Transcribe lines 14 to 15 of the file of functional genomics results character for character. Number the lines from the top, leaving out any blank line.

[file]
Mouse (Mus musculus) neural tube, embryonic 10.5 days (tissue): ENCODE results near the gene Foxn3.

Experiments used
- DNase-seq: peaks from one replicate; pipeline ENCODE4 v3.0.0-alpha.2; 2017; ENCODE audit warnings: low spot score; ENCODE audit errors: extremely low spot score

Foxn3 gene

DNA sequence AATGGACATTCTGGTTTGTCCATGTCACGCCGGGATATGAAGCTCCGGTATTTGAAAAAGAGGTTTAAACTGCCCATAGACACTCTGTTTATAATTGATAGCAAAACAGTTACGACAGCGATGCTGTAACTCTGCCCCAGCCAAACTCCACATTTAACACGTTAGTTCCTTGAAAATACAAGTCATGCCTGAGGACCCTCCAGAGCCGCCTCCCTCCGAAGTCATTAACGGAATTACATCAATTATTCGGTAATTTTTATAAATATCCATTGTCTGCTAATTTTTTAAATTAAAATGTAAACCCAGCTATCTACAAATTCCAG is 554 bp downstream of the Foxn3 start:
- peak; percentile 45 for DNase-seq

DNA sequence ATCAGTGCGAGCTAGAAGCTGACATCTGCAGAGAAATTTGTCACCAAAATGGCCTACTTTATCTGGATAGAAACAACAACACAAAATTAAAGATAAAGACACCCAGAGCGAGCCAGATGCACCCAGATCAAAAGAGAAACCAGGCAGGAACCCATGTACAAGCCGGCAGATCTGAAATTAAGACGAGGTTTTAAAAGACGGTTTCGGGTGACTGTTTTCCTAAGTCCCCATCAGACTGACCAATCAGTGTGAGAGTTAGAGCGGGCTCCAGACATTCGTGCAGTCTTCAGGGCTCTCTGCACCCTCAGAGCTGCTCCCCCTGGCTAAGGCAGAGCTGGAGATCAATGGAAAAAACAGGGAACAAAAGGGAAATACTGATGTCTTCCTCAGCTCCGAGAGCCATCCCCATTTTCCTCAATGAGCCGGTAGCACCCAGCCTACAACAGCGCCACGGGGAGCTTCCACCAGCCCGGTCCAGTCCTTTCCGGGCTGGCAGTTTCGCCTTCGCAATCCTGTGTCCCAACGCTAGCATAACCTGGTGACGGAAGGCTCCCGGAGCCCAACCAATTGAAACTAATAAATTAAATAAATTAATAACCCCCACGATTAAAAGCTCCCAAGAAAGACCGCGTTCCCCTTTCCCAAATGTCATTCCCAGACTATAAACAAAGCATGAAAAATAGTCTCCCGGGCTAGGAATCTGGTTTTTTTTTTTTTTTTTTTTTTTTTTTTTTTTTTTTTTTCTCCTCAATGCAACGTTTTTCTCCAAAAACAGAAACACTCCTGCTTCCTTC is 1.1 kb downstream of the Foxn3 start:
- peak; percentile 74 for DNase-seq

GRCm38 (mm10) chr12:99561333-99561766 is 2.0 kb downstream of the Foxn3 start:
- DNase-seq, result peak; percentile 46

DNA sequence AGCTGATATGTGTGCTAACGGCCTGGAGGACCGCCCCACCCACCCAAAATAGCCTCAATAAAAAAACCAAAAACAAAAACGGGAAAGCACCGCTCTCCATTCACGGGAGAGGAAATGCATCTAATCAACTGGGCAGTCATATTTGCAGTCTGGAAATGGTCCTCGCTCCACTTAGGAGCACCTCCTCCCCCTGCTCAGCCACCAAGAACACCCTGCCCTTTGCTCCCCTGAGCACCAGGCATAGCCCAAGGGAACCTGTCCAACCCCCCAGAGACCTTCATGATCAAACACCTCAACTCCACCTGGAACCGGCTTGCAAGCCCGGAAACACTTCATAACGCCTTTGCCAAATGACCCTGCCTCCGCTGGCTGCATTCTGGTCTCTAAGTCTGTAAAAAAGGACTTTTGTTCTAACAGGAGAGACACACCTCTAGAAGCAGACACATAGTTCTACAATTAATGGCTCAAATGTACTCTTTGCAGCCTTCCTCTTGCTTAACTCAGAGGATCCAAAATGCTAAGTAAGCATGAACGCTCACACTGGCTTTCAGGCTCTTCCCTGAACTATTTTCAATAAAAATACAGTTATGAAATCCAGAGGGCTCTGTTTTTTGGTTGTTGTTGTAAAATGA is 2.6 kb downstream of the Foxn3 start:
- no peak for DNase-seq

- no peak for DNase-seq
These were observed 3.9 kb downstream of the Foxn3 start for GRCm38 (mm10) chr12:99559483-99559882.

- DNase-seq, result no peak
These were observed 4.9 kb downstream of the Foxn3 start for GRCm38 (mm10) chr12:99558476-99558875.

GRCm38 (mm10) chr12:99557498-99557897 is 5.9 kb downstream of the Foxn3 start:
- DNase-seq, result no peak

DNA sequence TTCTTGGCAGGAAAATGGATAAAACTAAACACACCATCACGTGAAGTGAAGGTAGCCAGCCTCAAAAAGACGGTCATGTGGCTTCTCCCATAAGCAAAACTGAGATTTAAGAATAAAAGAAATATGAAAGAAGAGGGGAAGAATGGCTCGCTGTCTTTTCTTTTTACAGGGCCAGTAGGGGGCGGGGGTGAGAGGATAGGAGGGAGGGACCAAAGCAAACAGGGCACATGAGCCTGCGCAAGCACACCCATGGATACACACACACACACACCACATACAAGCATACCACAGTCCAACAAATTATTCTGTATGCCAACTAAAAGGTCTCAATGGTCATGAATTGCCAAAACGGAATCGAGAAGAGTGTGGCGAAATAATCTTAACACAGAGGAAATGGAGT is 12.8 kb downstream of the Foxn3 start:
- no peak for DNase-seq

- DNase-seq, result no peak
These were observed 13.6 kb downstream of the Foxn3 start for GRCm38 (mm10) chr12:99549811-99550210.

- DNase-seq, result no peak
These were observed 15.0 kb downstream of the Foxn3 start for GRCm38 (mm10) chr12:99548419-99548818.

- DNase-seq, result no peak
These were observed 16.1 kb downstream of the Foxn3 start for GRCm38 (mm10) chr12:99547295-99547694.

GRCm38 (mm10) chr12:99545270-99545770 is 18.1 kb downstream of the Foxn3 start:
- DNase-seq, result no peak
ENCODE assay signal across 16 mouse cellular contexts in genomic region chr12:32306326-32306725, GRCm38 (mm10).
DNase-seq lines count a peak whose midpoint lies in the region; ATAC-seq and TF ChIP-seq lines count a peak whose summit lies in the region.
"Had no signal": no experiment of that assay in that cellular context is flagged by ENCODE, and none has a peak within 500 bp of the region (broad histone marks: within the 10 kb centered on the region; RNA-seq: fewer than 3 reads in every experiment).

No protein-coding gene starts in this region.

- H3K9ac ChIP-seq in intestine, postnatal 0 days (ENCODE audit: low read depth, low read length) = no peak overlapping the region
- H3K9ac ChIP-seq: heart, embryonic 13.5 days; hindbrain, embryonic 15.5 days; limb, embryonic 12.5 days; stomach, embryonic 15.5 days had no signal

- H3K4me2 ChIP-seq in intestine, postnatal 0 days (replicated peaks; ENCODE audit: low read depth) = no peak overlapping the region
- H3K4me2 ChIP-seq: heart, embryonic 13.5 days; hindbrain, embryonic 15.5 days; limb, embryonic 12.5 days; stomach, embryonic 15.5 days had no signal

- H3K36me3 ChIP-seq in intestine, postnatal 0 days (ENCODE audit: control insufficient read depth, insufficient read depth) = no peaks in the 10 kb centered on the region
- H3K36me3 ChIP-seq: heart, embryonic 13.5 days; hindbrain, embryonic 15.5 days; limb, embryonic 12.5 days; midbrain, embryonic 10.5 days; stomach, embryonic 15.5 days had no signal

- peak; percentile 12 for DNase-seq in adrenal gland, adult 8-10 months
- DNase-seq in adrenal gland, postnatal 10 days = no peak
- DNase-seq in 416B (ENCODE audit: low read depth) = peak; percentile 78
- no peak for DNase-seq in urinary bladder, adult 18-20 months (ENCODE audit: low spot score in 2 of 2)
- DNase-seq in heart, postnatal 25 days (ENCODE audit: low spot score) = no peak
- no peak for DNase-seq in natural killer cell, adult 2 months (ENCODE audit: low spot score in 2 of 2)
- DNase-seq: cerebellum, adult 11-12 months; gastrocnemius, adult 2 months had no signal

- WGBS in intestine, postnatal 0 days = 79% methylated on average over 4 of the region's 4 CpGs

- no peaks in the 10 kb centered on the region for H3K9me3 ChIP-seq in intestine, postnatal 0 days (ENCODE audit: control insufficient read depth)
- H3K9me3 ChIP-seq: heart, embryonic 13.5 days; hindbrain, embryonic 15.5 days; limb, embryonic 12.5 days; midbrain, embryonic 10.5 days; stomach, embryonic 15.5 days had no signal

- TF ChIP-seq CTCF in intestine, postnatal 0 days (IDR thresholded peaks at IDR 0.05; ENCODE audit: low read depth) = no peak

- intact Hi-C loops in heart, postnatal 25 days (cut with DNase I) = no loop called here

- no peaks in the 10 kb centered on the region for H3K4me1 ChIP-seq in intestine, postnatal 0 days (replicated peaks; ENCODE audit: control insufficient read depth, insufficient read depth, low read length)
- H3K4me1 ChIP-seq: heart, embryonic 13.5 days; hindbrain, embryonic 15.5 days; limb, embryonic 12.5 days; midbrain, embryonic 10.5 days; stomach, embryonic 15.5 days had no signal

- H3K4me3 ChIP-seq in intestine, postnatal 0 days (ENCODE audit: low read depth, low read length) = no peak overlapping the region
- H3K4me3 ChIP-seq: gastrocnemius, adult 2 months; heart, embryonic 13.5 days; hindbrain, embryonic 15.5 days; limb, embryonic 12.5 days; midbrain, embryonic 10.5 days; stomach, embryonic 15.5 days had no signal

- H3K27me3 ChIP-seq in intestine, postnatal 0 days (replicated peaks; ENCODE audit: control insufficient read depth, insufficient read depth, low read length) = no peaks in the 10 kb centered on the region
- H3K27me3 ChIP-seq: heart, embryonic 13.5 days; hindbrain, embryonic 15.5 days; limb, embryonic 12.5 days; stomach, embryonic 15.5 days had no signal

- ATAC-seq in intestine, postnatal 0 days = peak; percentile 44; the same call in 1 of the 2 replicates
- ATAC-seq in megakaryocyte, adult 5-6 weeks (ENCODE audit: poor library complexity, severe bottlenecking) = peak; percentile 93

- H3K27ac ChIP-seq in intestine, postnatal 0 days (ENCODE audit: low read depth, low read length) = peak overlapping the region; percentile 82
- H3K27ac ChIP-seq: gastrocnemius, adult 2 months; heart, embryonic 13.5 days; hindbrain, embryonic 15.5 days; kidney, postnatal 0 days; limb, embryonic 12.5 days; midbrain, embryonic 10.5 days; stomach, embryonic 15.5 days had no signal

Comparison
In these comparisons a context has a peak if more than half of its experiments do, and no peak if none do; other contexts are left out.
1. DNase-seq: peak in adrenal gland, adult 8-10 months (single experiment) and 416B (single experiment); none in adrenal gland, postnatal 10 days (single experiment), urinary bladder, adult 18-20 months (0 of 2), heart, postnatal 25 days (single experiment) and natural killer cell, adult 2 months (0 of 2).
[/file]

These were observed 3.9 kb downstream of the Foxn3 start for GRCm38 (mm10) chr12:99559483-99559882.

- DNase-seq, result no peak